Opportunity at National Institute of Standards and Technology (NIST)
Measurements and Theory for Thermal Transport Properties of Fluid Mixtures
Material Measurement Laboratory, Applied Chemicals and Materials Division
Please note: This Agency only participates in the February and August reviews.
|Marcia Lynn Huber
New energy technologies demand improved knowledge of the thermal transport properties of fluid mixtures, often including water as a component. It is well established that the thermal conductivity of fluids exhibits strong enhancement near gas-liquid and liquid-liquid critical points due to critical fluctuations, remaining significant over extended regions around these critical points. Fluids composed of molecules with large size and polarity differences highlight the key phenomena involved in the thermal transport properties of mixtures. NIST has unique transient hot-wire capability available to measure the thermal conductivity of pure fluids and mixtures over wide ranges of temperature (60-750 K) and pressure (0-70 MPa). Hydrodynamic and mode-coupling theory for mixtures highlights coupling between thermal transport properties and diffusion in the critical region. Light scattering and shadowgraph techniques may offer additional insight in the critical region. Opportunities exist for development of theory for and measurements of background and critical region thermal transport properties of such mixture systems. Proposals that integrate theoretical development with experimental measurements of mixture transport properties are encouraged.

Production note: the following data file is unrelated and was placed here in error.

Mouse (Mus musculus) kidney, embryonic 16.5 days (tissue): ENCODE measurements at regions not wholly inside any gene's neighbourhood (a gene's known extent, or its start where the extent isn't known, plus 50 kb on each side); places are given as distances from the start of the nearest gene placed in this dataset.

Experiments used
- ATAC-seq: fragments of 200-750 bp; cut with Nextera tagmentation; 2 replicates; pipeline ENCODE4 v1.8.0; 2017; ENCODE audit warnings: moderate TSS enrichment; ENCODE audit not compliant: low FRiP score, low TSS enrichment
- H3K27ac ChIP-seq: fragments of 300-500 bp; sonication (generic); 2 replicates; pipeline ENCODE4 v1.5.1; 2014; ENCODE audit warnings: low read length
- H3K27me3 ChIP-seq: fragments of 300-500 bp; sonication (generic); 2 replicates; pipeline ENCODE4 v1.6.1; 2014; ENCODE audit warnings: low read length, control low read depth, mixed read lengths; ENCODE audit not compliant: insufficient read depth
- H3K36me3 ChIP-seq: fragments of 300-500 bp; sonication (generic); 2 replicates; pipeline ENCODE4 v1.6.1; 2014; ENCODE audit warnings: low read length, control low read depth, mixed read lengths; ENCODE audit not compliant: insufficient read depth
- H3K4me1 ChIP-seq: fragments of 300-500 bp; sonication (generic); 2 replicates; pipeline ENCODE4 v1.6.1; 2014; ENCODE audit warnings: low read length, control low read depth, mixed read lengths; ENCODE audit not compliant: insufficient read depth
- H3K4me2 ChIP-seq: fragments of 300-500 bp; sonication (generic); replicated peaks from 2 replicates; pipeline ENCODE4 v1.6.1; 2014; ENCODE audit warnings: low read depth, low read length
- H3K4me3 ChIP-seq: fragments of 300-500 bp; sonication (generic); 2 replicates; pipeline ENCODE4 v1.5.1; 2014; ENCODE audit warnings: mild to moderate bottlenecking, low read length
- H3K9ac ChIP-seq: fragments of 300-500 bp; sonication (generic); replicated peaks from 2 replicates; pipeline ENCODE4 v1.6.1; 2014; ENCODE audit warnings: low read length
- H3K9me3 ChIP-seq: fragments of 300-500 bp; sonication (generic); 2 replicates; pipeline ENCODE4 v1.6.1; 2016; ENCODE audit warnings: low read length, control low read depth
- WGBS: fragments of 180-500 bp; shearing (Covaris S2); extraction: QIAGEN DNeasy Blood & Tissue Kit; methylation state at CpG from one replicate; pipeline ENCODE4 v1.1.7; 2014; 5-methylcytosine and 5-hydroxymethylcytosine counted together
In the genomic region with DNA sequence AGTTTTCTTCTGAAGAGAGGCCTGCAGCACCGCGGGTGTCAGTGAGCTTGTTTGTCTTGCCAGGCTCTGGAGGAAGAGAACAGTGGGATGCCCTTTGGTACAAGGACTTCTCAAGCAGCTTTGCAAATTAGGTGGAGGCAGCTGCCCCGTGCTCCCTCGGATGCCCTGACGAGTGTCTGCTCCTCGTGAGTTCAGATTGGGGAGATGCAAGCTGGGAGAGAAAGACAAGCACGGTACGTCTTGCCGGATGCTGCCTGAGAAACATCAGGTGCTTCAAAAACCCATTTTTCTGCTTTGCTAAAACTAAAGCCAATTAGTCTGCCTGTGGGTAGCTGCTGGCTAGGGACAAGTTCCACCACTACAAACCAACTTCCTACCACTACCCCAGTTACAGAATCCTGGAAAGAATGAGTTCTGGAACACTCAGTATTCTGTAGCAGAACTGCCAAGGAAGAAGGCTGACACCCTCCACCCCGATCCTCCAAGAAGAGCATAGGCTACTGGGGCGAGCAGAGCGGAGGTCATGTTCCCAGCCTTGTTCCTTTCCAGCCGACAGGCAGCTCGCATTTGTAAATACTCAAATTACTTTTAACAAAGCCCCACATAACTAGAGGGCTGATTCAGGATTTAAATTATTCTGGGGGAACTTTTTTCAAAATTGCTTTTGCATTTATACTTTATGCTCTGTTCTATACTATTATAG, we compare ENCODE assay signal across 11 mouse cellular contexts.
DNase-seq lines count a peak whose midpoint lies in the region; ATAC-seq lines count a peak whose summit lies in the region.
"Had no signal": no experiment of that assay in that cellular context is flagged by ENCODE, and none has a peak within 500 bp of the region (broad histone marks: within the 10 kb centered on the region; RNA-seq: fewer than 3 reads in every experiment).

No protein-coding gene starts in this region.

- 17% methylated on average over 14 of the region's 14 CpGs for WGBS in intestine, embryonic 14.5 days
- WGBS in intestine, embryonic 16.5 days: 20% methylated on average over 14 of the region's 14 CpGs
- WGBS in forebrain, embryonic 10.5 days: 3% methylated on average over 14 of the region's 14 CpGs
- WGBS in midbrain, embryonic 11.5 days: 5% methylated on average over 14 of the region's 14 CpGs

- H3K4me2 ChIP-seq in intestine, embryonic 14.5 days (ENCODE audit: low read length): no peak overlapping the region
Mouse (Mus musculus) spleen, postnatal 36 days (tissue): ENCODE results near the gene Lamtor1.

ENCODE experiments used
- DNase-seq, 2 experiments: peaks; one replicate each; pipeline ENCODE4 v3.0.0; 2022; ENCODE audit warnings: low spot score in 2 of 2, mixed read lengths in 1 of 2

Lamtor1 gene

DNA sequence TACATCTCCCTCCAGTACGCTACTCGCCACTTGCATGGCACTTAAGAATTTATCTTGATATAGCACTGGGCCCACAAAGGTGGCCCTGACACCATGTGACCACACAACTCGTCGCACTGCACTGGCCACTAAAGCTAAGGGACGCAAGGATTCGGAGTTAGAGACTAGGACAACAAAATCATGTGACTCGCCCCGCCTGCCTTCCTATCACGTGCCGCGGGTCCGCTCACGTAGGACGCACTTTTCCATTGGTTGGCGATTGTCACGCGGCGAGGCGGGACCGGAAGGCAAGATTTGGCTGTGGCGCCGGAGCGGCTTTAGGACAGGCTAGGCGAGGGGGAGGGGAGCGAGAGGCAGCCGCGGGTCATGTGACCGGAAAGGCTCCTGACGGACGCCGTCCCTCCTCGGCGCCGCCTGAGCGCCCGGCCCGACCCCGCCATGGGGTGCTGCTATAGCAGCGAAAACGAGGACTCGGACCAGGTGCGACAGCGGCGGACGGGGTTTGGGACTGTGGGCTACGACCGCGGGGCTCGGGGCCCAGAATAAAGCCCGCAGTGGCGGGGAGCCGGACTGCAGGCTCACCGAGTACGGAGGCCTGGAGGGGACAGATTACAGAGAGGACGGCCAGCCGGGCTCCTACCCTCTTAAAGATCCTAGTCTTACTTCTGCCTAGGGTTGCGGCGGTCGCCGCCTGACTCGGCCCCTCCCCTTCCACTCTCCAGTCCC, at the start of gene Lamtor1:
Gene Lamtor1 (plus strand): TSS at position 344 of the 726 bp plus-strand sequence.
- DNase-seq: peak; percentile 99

Critical Enhancement; Energy; Fluid mixtures; Thermal conductivity, Transport properties; Water;
Open to U.S. citizens
Open to Postdoctoral applicants